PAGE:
What if Charities had an Exit Strategy?
This past weekend I was part of a facilitation team taking a group of individuals and organizations through a course on starting a social enterprise. The workshop was hosted by Canada Bridges and there were about 25 individuals ranging in age, ethnicity, and most especially in the ideas that they felt they could get to market that would make meaningful social change.
At one point there was an exchange about whether charities should be more like businesses, and what does that really mean? In Canada, we do not have a formal structure of a Social Business. It is a term that is used province by province (not unlike the L3C's in the US). What we do have is an appetite of both for and non-profit organizations that are exploring a socially driven, profit oriented business model.
Charities are businesses and philanthropy is an industry (see Lucy Bernholz for more about this). Therefore, it only makes sense that charitable organizations embrace their inner-business soul and start reflecting the financial and social capital that they hold. The fact that non-profit organizations control a large portion of our employment space, our overall national economy, and are the very institutions upon which our society has been built indicates that they are in fact, businesses. For some reason we have said that our culture is capitalist, but that isn't the case. Peter Drucker, the godfather of the corporation and formal business education, once wrote,"...that companies are communities built on trust and respect..." We lost that sense of community when we put, "...profit as the ends, and not the means to an end," as Mark Durieux said at the workshop (author of Social Enterprise for Dummies). Because we have put profit as the ends, non-profits and those who legislate them, make people feel guilty, apologetic, undervalued when their organizations not only becomes profitable, but as a result sustainable needing less public support. What other business tries not to have a stable, predictable revenue stream? NONE! Mark and I differed in view on what reasonable profit is, but we both agreed that the core of the business is one that is socially motivated and will impact the lives of thousands of people.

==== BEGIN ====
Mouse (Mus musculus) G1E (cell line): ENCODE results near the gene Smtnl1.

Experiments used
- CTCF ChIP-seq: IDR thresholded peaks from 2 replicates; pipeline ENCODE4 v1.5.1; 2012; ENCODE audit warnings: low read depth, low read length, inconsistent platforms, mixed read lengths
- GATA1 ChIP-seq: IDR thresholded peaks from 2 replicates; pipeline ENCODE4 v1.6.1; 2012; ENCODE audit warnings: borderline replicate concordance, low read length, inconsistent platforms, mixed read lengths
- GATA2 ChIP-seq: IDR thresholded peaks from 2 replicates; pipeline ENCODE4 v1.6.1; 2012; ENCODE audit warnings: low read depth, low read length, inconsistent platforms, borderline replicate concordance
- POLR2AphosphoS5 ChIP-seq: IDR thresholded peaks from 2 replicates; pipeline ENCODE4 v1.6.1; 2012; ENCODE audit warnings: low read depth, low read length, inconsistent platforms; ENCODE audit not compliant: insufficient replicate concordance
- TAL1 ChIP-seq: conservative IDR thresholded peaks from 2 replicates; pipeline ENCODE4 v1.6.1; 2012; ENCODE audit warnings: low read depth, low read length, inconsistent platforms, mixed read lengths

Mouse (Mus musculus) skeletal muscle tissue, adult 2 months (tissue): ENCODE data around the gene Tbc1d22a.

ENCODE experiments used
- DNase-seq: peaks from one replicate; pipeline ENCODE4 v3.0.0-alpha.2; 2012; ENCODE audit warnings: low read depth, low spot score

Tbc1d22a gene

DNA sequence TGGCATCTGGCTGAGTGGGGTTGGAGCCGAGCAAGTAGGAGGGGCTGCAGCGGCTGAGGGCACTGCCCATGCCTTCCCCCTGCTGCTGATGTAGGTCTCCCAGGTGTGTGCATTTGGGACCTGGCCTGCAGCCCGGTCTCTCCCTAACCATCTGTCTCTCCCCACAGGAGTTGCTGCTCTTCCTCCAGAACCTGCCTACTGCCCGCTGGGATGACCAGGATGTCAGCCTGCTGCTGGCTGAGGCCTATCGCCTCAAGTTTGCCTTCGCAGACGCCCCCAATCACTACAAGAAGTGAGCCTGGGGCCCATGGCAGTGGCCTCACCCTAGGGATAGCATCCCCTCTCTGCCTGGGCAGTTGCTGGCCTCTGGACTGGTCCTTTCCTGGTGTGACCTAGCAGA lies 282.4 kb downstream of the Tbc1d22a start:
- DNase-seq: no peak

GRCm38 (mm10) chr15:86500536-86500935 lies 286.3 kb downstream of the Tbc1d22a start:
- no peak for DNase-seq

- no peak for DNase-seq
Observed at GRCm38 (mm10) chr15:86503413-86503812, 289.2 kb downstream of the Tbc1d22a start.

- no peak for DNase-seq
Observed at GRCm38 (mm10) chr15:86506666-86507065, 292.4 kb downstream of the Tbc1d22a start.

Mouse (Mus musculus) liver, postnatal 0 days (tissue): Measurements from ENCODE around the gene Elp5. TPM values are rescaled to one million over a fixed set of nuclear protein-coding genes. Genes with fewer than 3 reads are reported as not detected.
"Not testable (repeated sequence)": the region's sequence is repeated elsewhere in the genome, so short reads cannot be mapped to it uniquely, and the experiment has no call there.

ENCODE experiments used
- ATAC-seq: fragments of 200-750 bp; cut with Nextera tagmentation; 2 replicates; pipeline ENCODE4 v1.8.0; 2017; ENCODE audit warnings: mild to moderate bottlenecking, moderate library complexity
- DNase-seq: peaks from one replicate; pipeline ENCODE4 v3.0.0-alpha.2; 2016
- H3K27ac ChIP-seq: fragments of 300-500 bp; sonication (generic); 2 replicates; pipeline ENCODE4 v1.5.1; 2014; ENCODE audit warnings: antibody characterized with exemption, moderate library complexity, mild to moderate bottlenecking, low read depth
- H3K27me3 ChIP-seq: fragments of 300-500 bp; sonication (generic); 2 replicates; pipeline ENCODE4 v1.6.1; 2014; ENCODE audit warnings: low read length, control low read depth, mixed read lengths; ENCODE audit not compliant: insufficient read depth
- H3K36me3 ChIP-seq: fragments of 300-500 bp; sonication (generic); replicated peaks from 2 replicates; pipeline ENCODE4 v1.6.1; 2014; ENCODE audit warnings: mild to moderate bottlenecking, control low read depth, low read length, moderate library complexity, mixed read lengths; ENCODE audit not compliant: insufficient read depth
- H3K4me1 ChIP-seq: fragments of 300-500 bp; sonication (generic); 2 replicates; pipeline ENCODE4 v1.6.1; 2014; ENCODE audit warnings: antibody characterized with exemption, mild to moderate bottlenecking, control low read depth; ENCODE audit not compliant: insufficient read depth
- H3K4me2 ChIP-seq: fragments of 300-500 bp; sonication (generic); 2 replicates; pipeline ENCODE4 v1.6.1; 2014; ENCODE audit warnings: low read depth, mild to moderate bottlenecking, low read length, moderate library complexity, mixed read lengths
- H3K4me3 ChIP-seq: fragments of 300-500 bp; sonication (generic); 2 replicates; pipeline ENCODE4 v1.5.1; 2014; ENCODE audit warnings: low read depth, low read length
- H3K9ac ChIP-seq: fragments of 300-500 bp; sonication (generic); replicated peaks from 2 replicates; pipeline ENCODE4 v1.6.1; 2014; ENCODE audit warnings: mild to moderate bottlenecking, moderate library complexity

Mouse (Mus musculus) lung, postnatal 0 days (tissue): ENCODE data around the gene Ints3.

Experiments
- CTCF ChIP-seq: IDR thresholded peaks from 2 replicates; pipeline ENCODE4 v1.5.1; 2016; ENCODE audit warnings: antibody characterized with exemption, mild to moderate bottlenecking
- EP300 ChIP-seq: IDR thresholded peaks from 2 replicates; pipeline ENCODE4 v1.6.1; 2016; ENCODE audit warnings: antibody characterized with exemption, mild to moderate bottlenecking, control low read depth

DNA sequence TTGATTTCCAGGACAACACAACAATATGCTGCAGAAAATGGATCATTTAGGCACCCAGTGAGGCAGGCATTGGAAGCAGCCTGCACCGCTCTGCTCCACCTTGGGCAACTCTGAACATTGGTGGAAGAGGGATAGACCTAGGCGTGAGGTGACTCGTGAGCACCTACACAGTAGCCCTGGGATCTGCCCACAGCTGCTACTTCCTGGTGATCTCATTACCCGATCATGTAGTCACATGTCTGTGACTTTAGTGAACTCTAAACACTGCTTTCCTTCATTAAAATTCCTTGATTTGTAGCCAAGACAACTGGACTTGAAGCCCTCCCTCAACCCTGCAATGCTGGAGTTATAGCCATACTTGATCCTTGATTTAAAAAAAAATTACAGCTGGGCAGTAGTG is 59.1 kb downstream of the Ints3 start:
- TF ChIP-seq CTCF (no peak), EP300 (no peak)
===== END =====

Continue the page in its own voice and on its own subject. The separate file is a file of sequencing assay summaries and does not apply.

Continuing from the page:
We also differed on what an exit looks like. For Mark, a social entrepreneur makes a commitment to the social change they want to see, and sticks with it until it is solved. My approach is more like making a "Go/No Go" decision at critical points in the social venture. Again, because I believe that if your project/idea/business isn't sustainable then you have the wrong business model. As well, with 161,000 non-profits/charities in Canada there is not one social issue that isn't being addressed, which means that there are ways to engage in the market that does not require you to start your own thing. Sometimes the role of a social entrepreneur is knowing where s/he best fits and tries to inject him/herself in that space instead of building a whole new space to play in.
When I first started pitching Place2Give software for financial institutions, potential investors asked me what my exit strategy was. I quickly learned that unlike the charitable sector, where I had grown up professionally, in the for-profit world, it is about the exit not the solution. What would the charitable sector look like if we focused on the exit? Actually started marketing the social change and the need to get out of the business once the issue was solved? Built institutions that were purposefully designed to close because the need for the organization was no longer in society’s best interest? People create organizations for any number of reasons, but at the core of this decision to make a charity, is an emotional one; the same goes with financing a charitable organization – at the core of decision to write the cheque, donate your time, transfer shares, etc. is an emotional one. People don’t give because of the tax receipt, the tax issue is only a question of how much they give and when. It is important to start somewhere, and so, by putting a financial equation around the discussion, we can start mapping out when the potential for significantly reducing or altering the issue that the organization has set out to address.
I have a very clear exit for my software company. Every decision I make is a three-fold decision:
- Is the customer I am building my platform for going to further my social objective of shifting the way that North America's charitable sector operates
- Is the service that I am providing one that my customers are interested and willing to pay for and will be they evangelize the product afterwards (thereby growing my revenue base allowing me to further the objectives of Point 1)
- Are the platform features that I build-out going to increase the overall value of my company so that the exit that I have in mind is one that I am strategically driving towards.
Those who have chosen to invest in my business are individuals who not only see the social side of the business, but there is also an expectation that there will be a financial reward. The financial firms that are my direct customers also have a financial stake in the game – they want to see that as a result of implementing my software their client retention rates increase, their assets under management increase, their employee engagement and client satisfaction rates increase... ultimately everything that drives to their bottom line.
The social enterprise movement is shifting the way that our capital markets operate, and most especially the way that organizations talk about the value that they bring to our society.
So, what would it look like if charities created themselves with a vision to be out of business?